1)   Is “X” True?

First, the reader wants to know whether the story rings true, and more importantly whether it rings true for them.

A great follow-up piece (and a great chance to build a rep as a trusted partner) is to do a more detailed explanation of whether, when and why, a given “insight” is true for a specific reader. Some possible follow-ups for these three stories might be:

  •  Endpoint antivirus isn’t really useless, but is becoming a commodity with limited room for innovation.
  • Google+ isn’t dead, but so far businesses to consumer marketers are having more luck with it than business-to-business types.
  • Cloud security can be good enough, especially if your internal security isn’t that great and you don’t have extreme regulatory requirements.

 2) How does “X” affect me?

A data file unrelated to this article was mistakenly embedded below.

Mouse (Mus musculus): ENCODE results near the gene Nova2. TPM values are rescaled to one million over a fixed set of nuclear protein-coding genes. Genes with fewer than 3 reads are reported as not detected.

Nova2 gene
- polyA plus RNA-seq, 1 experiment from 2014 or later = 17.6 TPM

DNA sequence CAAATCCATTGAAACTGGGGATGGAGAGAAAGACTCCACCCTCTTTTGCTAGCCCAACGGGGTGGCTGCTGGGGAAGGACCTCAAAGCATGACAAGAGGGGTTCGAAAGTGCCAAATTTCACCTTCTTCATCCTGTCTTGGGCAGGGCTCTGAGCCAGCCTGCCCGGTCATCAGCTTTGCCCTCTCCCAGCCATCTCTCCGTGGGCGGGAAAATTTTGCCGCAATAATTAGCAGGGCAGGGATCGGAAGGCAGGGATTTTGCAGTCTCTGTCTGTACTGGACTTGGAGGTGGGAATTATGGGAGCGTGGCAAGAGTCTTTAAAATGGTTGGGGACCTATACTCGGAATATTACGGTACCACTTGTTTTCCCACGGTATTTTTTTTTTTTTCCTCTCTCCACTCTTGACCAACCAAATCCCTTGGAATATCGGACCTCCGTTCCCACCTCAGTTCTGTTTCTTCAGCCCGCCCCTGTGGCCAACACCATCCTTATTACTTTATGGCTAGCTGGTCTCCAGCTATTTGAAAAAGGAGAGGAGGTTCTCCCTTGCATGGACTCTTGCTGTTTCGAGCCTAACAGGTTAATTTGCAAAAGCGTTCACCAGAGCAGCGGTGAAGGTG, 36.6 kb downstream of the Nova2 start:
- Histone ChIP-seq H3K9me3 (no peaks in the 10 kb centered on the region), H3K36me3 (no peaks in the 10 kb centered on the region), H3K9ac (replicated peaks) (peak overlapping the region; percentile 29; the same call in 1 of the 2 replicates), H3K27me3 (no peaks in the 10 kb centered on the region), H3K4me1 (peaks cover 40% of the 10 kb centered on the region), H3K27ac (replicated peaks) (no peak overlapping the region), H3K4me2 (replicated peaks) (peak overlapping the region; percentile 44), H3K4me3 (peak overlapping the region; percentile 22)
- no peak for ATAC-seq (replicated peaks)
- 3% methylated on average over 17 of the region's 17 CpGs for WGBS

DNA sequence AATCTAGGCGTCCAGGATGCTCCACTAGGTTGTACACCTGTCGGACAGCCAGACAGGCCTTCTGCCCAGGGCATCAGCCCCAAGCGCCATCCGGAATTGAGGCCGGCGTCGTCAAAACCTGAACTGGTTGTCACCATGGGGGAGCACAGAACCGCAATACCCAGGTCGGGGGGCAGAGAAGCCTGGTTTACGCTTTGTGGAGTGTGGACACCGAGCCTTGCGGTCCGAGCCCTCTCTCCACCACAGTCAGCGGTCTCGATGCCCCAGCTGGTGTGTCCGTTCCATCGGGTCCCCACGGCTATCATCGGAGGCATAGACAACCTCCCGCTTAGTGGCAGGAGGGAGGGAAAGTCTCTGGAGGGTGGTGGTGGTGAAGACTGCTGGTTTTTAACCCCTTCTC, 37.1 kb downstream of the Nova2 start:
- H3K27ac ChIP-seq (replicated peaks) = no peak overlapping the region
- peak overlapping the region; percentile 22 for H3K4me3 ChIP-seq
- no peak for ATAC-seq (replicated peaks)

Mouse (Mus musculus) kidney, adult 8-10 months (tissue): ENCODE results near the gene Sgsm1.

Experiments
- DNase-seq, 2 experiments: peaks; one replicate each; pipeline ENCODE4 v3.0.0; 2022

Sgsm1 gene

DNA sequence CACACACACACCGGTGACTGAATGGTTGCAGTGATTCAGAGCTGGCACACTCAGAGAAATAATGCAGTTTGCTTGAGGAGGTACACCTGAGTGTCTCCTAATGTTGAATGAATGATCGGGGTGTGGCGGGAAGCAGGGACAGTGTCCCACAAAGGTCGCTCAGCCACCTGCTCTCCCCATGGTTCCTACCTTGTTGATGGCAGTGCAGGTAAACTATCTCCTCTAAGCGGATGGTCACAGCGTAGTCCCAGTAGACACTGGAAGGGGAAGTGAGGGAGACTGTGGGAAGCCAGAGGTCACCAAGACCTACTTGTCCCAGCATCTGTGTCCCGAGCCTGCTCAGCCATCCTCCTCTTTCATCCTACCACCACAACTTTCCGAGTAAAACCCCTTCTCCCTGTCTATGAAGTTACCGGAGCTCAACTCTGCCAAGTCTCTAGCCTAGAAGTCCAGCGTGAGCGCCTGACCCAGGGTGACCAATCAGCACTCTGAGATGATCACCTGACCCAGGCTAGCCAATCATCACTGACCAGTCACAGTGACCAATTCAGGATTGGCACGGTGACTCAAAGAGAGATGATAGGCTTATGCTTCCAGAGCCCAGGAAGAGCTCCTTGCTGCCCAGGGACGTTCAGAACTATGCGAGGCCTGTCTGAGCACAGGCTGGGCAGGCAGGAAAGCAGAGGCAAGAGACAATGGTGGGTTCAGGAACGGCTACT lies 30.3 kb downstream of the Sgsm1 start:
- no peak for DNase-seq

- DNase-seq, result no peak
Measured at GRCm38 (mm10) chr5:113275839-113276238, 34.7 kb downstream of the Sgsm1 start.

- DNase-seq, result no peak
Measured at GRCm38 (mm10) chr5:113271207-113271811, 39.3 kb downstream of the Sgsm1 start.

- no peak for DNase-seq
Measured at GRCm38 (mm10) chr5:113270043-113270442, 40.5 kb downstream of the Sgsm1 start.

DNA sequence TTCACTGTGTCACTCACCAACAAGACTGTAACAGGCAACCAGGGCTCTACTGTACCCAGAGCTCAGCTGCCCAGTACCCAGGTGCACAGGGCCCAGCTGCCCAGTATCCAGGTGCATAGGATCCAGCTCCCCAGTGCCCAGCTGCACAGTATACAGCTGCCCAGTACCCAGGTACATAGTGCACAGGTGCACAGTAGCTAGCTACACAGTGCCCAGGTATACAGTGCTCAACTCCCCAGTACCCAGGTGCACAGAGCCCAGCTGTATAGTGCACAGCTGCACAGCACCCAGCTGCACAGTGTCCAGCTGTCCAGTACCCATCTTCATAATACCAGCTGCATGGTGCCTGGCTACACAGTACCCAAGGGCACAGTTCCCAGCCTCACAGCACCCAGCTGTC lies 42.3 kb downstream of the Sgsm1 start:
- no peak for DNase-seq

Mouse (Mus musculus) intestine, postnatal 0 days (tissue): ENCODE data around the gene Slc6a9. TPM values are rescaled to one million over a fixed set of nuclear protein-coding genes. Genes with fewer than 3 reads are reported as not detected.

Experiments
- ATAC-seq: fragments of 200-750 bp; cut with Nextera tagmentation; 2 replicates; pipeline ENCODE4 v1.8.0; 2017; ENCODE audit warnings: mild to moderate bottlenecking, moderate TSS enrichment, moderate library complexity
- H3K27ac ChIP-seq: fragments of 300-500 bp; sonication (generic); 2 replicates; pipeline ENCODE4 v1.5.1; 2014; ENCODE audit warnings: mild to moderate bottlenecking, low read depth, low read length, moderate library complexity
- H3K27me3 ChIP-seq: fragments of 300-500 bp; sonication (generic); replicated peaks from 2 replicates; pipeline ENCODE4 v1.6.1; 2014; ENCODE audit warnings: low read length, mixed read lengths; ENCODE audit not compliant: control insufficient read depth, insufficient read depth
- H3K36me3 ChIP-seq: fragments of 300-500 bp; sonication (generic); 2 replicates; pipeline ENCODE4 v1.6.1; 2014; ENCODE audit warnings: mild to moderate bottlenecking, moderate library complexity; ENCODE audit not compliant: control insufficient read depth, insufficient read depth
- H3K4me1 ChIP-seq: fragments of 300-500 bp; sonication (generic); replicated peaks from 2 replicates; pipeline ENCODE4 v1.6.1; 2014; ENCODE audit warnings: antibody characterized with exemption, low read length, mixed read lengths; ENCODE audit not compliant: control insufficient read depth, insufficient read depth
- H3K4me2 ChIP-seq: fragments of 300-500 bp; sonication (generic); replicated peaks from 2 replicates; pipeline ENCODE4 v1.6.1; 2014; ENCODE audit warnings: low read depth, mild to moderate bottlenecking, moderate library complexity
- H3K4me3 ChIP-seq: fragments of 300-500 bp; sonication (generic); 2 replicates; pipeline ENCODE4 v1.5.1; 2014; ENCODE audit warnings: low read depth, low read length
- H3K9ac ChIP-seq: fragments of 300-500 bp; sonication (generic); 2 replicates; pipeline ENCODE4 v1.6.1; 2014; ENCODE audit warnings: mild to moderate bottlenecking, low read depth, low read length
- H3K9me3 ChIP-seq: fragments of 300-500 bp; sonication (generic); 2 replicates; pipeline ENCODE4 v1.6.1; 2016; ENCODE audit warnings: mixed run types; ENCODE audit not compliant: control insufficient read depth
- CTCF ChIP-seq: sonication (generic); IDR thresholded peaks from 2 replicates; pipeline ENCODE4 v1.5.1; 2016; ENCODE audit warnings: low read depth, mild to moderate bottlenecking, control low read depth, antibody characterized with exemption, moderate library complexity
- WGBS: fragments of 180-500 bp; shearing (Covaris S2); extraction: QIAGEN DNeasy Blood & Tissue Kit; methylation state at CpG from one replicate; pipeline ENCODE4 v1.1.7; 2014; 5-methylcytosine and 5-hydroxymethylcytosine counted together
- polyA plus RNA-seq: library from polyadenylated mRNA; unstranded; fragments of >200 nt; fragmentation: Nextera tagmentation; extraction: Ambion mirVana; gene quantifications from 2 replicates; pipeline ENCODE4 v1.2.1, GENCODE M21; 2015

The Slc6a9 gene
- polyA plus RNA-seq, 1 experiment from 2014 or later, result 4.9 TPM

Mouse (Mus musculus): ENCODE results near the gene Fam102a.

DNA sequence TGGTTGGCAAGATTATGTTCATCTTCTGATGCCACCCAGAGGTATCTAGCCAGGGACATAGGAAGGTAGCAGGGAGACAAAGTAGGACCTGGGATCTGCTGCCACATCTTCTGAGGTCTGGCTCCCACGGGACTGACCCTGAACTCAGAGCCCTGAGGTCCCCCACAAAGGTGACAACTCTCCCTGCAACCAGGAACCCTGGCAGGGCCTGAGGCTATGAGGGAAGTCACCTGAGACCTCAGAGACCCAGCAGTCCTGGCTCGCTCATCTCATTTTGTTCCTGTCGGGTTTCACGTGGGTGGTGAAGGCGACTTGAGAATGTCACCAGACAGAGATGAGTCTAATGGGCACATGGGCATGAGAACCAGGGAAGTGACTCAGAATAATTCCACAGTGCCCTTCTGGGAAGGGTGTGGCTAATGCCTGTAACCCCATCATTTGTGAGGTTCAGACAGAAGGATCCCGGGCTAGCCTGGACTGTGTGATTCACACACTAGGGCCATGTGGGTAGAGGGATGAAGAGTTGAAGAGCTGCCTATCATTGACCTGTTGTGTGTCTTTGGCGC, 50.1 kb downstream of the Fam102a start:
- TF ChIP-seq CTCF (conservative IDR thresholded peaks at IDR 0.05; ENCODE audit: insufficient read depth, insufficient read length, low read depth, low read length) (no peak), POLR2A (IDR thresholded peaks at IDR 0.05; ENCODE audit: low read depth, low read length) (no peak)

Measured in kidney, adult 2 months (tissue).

Once they know whether and when “X” is true, the reader wants to know whether “X” is good, bad, or indifferent for them. The two hooks are, of course, greed (reading this I might get me a raise) and fear (if I don’t read this I might get fired.)

Possible follows on our three stories:

  •  I can save some money and be a hero by being the first to suggest we let our antivirus subscription expire. Or I look like a chump if we drop antivirus and the next week we’re hit by a vicious attack. Which risk is greater for my specific situation?